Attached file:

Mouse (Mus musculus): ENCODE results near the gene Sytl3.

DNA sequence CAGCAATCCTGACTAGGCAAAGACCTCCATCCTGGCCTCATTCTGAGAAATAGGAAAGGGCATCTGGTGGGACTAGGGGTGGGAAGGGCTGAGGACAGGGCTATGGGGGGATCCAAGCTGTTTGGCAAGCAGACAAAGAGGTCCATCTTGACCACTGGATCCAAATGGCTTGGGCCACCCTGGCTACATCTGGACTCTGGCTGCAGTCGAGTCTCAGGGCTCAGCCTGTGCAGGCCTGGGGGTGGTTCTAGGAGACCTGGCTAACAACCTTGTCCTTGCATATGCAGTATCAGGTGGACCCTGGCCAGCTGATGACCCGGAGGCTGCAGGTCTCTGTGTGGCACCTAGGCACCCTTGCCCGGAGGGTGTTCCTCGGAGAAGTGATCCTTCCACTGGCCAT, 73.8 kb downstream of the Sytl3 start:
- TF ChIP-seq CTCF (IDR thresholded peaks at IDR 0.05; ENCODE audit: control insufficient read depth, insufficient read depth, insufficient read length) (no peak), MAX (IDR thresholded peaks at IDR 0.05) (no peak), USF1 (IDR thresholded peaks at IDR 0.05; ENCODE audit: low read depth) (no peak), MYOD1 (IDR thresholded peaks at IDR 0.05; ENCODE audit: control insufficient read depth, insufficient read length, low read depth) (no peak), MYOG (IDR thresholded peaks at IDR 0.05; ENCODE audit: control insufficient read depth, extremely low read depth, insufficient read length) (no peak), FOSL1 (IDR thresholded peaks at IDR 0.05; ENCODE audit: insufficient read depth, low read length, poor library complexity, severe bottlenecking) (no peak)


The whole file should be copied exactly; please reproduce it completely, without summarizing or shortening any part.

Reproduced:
Mouse (Mus musculus): ENCODE results near the gene Sytl3.

DNA sequence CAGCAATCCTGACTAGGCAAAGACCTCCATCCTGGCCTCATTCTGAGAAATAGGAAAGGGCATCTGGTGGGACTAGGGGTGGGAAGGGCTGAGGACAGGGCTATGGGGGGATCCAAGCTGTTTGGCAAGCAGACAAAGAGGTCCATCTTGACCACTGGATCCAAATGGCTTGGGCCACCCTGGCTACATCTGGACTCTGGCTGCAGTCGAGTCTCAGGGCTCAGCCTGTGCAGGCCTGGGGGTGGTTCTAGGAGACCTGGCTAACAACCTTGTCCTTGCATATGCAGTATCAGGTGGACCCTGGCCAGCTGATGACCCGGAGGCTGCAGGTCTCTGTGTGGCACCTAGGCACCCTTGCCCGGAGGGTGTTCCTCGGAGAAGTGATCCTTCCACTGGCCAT, 73.8 kb downstream of the Sytl3 start:
- TF ChIP-seq CTCF (IDR thresholded peaks at IDR 0.05; ENCODE audit: control insufficient read depth, insufficient read depth, insufficient read length) (no peak), MAX (IDR thresholded peaks at IDR 0.05) (no peak), USF1 (IDR thresholded peaks at IDR 0.05; ENCODE audit: low read depth) (no peak), MYOD1 (IDR thresholded peaks at IDR 0.05; ENCODE audit: control insufficient read depth, insufficient read length, low read depth) (no peak), MYOG (IDR thresholded peaks at IDR 0.05; ENCODE audit: control insufficient read depth, extremely low read depth, insufficient read length) (no peak), FOSL1 (IDR thresholded peaks at IDR 0.05; ENCODE audit: insufficient read depth, low read length, poor library complexity, severe bottlenecking) (no peak)